"The enemy's task was to get through this village and reach the capital. On March 7, when our special forces worked on the first group of Russians, in the morning, accompanied by a tank, we went to Moshchun in small groups to clean up. There were a lot of dead. It was striking that these were professional soldiers. Later it turned out that there used to be a large concentration of paratroopers and airborne soldiers in this village. All their elite," Roman says.

Having reached the middle of the village, the military entrenched themselves in a linear defense. In 3-4 days, they repelled several enemy assaults in Moshchun, and suffered their first losses and first wounds. The unit was put into reserve.

The command decided to destroy the pontoon crossings. In late March, the Russians began to retreat from Kyiv. People were horrified to see the crimes committed by the Russians in the region and what the "Russian peace" looked like.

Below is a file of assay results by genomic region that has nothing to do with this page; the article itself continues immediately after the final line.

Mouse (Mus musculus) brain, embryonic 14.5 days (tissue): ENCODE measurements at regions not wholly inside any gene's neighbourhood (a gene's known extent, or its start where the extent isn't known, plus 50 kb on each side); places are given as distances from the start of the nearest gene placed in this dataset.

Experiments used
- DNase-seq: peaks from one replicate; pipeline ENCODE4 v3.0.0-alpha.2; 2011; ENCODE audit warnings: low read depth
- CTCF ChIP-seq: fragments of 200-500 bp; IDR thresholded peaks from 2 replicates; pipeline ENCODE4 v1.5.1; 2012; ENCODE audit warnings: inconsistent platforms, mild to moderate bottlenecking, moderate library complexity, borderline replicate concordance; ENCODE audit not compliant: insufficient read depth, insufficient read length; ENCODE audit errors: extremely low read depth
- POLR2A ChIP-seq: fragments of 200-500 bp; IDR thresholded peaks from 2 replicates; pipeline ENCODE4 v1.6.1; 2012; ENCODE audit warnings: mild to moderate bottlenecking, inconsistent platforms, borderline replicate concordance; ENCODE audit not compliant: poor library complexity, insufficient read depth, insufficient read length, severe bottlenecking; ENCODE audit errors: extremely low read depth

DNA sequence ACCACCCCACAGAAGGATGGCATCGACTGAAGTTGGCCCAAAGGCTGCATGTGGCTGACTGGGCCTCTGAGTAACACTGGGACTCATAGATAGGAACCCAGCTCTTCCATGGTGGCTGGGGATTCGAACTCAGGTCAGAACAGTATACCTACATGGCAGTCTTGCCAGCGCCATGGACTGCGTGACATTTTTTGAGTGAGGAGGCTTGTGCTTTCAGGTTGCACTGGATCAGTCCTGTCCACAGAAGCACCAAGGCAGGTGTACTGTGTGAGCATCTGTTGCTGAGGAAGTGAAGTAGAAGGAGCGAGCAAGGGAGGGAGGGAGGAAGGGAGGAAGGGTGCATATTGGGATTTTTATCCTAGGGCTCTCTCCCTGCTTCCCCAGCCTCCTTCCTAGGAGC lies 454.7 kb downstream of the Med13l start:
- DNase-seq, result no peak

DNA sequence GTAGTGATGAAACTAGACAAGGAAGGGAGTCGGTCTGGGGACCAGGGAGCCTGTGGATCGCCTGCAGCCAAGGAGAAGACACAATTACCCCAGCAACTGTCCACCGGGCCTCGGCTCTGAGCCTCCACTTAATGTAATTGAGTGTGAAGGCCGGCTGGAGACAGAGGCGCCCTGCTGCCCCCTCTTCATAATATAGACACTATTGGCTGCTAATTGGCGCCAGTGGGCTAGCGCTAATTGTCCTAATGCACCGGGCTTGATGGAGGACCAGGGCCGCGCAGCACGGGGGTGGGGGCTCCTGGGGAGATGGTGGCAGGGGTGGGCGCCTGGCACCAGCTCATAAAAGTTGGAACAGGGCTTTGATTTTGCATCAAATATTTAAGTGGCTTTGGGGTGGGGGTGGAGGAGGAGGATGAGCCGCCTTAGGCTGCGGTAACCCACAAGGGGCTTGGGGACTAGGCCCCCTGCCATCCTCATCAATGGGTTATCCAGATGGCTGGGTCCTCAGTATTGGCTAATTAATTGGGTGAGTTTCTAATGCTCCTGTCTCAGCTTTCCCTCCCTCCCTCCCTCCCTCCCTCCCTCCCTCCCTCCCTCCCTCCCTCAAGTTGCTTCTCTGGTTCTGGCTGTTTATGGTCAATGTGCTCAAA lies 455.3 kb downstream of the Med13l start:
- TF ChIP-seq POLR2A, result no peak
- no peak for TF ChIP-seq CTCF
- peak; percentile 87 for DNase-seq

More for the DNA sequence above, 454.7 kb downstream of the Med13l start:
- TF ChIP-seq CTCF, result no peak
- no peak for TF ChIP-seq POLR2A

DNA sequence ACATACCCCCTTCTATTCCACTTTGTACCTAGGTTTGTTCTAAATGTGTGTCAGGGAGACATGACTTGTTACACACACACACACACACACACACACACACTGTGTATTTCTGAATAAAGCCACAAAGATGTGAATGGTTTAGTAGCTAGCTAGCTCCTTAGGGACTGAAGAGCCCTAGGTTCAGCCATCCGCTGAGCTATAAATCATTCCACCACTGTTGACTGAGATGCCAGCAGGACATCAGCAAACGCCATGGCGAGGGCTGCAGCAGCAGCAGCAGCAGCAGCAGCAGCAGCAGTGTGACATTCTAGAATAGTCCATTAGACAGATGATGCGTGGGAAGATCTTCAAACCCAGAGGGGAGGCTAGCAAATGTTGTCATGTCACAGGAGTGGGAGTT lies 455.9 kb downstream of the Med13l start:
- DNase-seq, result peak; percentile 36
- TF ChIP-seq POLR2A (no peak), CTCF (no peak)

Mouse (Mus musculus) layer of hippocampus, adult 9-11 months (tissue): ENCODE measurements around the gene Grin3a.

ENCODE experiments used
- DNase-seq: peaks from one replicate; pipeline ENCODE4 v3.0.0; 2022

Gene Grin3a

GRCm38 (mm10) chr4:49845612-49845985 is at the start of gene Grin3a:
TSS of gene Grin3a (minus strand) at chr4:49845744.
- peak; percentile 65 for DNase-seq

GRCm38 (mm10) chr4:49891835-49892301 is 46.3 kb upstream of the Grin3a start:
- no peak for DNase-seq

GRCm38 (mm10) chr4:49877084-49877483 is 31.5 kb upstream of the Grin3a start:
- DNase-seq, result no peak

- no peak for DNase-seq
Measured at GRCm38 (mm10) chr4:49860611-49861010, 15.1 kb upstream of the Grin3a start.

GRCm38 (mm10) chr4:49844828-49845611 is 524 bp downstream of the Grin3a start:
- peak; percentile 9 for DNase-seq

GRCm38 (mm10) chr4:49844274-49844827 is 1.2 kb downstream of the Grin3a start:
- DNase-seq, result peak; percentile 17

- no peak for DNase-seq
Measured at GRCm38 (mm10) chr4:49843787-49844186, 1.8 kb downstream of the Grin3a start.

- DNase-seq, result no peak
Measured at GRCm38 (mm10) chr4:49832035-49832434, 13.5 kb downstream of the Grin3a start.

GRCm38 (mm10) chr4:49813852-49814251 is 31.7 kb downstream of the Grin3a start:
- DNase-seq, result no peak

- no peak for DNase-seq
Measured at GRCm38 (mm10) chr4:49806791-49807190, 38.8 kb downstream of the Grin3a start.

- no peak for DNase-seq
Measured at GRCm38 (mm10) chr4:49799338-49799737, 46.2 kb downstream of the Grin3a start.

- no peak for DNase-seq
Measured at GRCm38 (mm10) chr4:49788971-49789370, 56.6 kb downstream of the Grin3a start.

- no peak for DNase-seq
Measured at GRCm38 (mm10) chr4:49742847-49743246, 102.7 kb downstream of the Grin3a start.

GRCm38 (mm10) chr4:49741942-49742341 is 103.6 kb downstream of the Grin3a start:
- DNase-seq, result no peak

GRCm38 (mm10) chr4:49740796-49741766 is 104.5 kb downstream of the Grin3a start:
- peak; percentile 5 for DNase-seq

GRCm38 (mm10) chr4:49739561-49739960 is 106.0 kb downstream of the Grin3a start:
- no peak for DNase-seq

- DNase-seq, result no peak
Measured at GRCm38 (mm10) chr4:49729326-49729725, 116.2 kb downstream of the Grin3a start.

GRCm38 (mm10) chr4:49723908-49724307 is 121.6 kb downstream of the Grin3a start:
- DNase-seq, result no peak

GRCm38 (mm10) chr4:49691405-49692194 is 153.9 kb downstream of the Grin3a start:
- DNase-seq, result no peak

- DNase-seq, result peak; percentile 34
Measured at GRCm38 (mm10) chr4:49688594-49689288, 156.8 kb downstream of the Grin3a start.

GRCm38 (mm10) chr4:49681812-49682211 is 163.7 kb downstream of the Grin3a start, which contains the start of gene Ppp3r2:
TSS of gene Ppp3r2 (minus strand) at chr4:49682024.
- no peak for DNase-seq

Roman Krutiak: 'I was lucky to survive war, and one can get used to sight loss'In the village of Moshchun near Kyiv, Roman, along with other soldiers, carried out a "clean-up" after the occupiers entered the village

"I thought this was the end." Injuries and loss of vision
After the liberation of the Kyiv region from the invaders, Roman was sent to the Zaporizhzhia direction along with other defenders. At that time, the unit where he served was reformatted into the Azov Kyiv Special Forces. After the Zaporizhzhia campaign, he was transferred to the 3rd separate assault brigade. It gathered fighters from Azov cells across Ukraine: fighters from the Territorial Defense Forces, Special Operations Forces, and others.

At this stage, the military already received modern weapons. They were fully supported by grenade launchers and anti-tank missile systems.